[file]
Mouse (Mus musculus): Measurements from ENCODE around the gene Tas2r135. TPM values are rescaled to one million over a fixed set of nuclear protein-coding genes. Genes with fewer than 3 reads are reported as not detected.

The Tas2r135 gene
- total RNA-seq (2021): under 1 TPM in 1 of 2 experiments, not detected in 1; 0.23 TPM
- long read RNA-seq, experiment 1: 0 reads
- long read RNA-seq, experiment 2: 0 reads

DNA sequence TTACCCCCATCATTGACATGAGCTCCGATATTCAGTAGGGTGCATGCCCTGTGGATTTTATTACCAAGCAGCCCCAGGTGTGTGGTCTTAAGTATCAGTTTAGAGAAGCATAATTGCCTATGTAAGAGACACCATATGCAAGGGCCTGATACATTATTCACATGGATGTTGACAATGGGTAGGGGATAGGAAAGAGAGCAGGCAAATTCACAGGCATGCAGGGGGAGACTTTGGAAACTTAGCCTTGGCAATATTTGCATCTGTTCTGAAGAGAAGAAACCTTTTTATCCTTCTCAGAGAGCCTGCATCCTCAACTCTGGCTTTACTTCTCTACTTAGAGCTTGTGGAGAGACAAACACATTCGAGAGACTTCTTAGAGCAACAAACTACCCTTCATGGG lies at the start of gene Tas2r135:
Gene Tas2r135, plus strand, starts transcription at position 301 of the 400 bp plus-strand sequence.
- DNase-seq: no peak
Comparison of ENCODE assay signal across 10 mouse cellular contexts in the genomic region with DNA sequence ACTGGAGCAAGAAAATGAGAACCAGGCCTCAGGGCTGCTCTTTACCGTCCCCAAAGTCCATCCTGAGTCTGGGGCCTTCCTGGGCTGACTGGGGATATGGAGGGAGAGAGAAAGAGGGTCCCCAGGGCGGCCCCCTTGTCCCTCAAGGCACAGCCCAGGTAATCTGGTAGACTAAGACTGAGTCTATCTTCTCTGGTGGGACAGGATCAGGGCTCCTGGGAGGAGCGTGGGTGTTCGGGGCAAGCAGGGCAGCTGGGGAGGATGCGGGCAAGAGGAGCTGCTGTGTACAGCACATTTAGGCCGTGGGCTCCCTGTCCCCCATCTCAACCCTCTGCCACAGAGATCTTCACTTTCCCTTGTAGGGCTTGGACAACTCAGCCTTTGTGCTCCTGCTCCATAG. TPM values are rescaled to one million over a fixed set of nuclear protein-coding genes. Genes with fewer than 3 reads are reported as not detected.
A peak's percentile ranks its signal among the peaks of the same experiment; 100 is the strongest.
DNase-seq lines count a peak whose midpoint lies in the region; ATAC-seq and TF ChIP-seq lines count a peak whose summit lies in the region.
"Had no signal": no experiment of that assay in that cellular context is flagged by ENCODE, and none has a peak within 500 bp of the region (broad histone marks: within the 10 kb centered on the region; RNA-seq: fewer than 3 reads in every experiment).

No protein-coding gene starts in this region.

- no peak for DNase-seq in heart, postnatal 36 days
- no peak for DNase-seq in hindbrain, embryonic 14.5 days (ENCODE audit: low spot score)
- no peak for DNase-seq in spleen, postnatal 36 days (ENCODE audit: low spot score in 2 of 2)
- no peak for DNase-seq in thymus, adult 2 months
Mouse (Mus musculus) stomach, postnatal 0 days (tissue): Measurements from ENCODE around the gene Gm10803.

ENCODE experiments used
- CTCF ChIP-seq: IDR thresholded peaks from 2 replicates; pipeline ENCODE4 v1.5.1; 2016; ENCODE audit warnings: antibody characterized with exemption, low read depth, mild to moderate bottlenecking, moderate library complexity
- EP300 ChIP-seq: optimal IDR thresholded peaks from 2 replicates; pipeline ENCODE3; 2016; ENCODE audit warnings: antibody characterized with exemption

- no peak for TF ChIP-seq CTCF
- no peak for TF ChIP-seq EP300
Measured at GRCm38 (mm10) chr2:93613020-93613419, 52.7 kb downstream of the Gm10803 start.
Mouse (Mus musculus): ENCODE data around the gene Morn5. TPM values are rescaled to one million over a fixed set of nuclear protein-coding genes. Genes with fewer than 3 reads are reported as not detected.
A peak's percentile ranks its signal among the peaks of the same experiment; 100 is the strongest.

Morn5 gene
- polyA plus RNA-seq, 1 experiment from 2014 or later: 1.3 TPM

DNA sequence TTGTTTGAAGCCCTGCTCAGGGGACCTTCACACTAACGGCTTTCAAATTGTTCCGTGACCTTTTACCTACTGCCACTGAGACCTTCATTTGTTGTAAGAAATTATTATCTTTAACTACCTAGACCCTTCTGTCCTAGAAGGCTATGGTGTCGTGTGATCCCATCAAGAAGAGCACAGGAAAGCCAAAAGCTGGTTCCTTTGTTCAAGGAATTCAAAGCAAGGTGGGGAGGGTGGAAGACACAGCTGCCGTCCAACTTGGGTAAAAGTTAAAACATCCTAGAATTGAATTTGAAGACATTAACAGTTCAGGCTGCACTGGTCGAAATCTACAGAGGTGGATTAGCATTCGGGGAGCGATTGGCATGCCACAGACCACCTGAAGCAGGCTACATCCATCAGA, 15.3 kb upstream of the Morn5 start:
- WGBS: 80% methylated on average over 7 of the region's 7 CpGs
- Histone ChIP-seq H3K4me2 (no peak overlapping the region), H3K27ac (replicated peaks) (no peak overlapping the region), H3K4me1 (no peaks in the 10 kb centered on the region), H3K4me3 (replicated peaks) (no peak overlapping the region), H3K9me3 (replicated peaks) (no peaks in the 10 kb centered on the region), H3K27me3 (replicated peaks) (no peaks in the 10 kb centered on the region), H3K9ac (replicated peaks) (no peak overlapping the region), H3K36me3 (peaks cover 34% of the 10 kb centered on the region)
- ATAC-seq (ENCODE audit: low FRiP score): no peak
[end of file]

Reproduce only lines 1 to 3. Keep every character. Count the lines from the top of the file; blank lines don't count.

Mouse (Mus musculus): Measurements from ENCODE around the gene Tas2r135. TPM values are rescaled to one million over a fixed set of nuclear protein-coding genes. Genes with fewer than 3 reads are reported as not detected.

The Tas2r135 gene
- total RNA-seq (2021): under 1 TPM in 1 of 2 experiments, not detected in 1; 0.23 TPM